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Famous Bank Runs in History That Shook the Financial World

Famous Bank Runs in History
Retrospect can make things look a lot simpler; fear breeds panic, panic breeds chaos and if things are not controlled, ends up as eventual downfall. The principle is self-destruction cannot be better explained without the help of a bank run.
Arun Prabhu
Last Updated: Dec 09, 2017
So you finally get a job, work hard, get your first salary, work harder, climb the ladder up and start saving up a decent chunk of cash in 'this very trusted bank used by everybody'. One day, you hear that this bank is about to shut down because of financial reasons. You panic, rush to the bank and take out all the money you have, every last cent. Now, imagine all the customers of that bank rushing in to safeguard their money. This is called a bank run. Now, the thing about a bank run is that whichever bank it is, if they even try to joke about losing money, theirs will not be ones of a good sense of humor. People will take any means necessary to protect their well-earned money, and when they find out it's in danger, they jump in to 'give it a hand'. Within hours or a few days, the bank gets cleaned out. The problem is, if the bank is indeed starting to sink, it will want to use whatever money it has left to stop that from happening. But they can't do that, because people are emptying their accounts. Thus, the bank rumored to fall, falls for real. This is a serious problem indeed, because the event can cause a chain of other financially draining activities that lead to an economic depression. If man is meant to learn from his mistakes, here are the largest bank runs from which we can learn most.
The Biggest Bank Runs In History
The Panic of 1907
As if a single bank run wasn't bad enough, this plot includes farmers, foreign investors, Theodore Roosevelt, J.P. Morgan (by now more like a superhero) and a citywide earthquake, smack in the middle of a recession. It all started with the blunder of Otto Heinze, brother of F. Augustus Heinze, a giant in the copper industry. Otto intended to corner United Copper, a copper industry in America. His attempt to squeeze borrowed stocks misfired horribly, ending with the ruin of both the Heinze brothers and the bankruptcy of Otto's brokerage house, Gross and Kleeberg along with the Knickerbocker Trust Company. Seeing this, the people, already bearing the brunt of the recession and the economic problems due to an earthquake in San Francisco, ran off to get their money back. Soon rumors of other banks and trusts being in financial trouble took off, prompting the frenzy of everyone. J.P. Morgan, with the help of other big names in banking, took hold of the reigns and eventually brought peace and calm over America. The end result was the birth of a National Reserve Bank, designed to handle similar crisis in the future. Unfortunately, it also ended with the defamation of J.P. Morgan and his subsequent demise after the Pujo Committee, which was investigating Morgans assets.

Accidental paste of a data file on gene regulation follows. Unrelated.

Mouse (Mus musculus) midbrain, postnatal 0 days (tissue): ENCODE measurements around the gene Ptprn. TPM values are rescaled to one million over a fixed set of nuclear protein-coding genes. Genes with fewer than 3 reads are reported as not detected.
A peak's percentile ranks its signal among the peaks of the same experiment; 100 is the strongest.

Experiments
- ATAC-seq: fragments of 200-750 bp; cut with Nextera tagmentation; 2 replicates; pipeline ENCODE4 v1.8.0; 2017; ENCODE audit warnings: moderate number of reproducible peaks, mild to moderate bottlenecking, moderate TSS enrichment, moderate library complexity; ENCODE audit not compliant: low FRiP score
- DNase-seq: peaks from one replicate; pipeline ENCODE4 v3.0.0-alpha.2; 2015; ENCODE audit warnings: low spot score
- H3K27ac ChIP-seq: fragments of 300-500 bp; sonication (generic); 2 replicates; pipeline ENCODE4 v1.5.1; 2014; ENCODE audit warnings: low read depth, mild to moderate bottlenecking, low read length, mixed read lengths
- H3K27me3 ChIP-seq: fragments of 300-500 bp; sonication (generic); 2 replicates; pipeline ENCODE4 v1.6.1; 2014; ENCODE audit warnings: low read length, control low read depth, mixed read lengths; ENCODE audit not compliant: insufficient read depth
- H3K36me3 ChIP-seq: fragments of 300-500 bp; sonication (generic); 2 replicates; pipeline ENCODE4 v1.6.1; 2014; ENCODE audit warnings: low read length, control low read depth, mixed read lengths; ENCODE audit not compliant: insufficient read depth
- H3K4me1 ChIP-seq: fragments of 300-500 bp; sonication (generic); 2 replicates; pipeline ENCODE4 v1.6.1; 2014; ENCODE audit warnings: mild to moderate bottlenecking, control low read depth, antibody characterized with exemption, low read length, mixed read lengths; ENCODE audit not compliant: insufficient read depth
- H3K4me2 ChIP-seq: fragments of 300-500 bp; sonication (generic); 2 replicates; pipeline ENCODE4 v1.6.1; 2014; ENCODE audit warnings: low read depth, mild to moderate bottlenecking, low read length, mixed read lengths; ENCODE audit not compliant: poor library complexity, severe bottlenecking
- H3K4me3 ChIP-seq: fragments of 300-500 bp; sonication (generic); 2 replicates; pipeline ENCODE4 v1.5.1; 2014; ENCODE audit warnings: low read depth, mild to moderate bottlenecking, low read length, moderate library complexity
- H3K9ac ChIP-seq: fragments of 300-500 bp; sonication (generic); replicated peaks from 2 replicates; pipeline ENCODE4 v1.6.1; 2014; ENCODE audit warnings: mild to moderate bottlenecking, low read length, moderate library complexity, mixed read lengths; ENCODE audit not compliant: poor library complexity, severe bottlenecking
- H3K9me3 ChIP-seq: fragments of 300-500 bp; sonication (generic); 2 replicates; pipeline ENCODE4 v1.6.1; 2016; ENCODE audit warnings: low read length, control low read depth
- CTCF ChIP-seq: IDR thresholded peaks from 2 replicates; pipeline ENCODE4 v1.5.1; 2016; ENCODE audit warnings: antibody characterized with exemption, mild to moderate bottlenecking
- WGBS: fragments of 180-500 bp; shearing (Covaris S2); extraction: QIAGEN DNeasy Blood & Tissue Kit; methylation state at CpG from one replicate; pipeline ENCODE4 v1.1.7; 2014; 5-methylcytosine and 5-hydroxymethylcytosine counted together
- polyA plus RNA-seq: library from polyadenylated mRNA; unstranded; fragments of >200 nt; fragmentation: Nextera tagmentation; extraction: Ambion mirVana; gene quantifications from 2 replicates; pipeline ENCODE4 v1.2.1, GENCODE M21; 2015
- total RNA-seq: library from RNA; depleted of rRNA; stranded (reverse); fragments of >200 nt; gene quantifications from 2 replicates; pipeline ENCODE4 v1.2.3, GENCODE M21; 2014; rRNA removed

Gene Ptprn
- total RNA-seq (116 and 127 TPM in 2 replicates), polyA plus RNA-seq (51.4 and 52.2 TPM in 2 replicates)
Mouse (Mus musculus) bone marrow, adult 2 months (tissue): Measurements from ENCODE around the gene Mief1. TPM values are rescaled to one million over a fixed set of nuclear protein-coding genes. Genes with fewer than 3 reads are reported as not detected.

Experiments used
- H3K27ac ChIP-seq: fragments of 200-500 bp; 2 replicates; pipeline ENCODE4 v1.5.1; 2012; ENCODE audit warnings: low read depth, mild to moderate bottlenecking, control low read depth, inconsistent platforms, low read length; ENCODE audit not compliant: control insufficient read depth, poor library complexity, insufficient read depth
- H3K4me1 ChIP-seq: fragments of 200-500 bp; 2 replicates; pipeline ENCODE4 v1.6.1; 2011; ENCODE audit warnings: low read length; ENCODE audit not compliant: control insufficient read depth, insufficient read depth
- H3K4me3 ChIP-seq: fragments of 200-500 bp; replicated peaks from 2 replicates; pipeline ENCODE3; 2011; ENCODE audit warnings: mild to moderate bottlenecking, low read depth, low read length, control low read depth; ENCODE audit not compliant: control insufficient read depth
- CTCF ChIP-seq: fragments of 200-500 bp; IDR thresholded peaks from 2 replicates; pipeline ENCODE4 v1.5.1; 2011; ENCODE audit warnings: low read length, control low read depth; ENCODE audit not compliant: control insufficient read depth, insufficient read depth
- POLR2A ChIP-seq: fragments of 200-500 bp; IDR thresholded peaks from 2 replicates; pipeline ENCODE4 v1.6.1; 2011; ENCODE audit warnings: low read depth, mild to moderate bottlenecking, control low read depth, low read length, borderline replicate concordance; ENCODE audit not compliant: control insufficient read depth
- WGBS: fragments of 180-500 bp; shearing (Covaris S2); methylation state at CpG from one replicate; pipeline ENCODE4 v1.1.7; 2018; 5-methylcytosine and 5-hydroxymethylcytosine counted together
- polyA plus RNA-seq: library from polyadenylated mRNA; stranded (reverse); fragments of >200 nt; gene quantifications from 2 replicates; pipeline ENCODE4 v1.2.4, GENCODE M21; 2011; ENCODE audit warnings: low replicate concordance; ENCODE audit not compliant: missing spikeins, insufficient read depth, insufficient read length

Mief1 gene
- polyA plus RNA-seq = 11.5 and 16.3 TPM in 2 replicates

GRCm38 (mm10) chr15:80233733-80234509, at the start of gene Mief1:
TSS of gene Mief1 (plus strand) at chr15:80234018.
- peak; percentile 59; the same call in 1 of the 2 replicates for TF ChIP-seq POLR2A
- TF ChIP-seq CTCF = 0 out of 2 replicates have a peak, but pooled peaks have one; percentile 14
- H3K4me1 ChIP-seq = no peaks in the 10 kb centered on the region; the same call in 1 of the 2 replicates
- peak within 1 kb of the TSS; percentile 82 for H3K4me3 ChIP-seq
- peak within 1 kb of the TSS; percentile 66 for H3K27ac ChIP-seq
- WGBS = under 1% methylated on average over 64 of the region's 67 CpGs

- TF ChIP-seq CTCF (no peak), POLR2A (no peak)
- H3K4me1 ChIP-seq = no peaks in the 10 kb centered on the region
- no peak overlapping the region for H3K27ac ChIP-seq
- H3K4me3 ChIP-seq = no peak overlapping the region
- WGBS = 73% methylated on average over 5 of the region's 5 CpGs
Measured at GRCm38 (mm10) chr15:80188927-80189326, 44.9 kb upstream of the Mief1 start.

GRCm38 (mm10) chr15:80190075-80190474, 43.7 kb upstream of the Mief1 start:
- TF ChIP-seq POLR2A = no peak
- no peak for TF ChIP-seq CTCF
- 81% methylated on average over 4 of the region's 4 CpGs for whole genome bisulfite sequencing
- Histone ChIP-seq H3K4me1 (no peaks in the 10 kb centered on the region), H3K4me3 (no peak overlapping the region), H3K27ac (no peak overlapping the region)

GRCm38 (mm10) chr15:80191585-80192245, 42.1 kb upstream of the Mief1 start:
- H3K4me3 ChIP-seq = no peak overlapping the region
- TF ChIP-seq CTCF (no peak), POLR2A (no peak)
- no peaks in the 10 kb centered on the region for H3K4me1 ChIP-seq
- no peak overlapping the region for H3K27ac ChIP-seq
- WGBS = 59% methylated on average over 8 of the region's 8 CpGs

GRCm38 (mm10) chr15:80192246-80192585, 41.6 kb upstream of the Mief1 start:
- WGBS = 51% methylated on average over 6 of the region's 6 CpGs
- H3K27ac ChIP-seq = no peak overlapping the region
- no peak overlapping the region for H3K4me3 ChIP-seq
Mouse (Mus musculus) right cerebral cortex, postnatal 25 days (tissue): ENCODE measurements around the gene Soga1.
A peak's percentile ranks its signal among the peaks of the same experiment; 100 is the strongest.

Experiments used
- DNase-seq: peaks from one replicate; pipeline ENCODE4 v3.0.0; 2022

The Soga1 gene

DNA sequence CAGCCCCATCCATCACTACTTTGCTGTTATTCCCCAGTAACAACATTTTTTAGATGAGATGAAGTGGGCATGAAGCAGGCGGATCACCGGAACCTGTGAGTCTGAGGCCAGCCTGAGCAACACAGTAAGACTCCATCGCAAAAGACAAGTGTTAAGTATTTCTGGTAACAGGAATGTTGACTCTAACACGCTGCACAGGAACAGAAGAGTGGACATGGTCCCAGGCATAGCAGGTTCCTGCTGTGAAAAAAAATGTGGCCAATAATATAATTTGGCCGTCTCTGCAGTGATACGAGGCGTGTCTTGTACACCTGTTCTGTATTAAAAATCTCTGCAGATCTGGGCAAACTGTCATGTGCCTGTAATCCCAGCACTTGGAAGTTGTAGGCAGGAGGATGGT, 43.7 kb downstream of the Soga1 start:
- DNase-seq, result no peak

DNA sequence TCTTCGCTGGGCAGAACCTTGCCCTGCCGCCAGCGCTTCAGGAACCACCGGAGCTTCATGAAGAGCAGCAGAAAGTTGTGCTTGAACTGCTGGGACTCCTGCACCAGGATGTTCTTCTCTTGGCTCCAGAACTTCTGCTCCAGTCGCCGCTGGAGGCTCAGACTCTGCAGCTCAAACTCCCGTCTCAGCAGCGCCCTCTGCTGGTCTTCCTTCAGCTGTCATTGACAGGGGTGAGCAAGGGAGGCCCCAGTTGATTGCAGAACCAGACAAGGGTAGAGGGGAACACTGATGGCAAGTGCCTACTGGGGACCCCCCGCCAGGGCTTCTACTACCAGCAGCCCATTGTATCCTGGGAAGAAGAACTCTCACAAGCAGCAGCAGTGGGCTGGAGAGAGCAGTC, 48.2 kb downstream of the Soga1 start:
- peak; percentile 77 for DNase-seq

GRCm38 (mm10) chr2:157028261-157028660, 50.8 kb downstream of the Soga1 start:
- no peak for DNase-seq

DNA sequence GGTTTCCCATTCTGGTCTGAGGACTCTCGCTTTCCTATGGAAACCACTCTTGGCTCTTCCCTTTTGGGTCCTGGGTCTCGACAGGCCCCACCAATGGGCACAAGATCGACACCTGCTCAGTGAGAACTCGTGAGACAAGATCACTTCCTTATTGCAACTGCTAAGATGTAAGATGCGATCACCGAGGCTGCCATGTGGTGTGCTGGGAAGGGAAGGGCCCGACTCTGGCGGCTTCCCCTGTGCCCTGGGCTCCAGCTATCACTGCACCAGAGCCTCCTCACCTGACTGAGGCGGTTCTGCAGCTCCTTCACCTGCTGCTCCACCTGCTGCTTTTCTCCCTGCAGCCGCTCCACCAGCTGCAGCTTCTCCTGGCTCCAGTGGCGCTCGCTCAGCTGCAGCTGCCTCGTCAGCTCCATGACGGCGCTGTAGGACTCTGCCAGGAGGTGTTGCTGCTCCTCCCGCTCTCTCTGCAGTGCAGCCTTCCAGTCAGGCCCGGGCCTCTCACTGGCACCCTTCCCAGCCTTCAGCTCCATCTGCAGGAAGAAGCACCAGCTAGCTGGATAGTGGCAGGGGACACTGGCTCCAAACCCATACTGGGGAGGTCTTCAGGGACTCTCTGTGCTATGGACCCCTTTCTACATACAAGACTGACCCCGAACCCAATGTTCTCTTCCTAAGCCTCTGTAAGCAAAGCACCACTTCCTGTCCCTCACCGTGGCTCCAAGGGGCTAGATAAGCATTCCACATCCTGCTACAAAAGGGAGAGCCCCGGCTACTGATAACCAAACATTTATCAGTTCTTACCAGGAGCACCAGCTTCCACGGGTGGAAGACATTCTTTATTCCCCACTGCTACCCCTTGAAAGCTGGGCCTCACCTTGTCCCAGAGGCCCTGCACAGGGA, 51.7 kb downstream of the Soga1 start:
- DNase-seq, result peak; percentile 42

The 1929 Wall Street Crash
This fiasco is agreed on as the largest financial disaster in all of American history. It was so bad, it started off the 12-year Great Depression. Ironically (to the normal perspective), the crash happened within the period of extraordinary financial gains that all Americans were enjoying, known as the Roaring Twenties.

Concept of Marginal Purchase
Many had concluded before the crash that this state of prosperity was meant to be permanent. In fact, it was this state of happiness that led almost everyone to blindly believe in the stock market, so much so that they would buy stocks on a margin all the time.

● Buying stocks on margin means the person buying the stocks can't afford them, so turns to a brokerage for assistance.
● At the time, if you bought a stock on margin, you would pay for about 10% to 20%, while the broker paid for 80% to 90%.
● Of course, if the price of the stock fell beyond a certain limit, the broker would issue a 'Margin Call' to the buyer who would have to pay the money immediately.

Warning Bells
March 25, 1929 is when there occurred a slight dip in the market. It wasn't actually much to panic over, but people started getting margin calls from these brokers all of a sudden. This, in turn, prompted people who witnessed it to hurry up and sell off their stocks in fear of having to cough up large amounts of money to the broker (80% to 90% of total stock price that the broker paid for). One by one, people started selling off, prompting others to do the same. This didn't lead to much, except several warnings by market bigwigs about an impending major crash.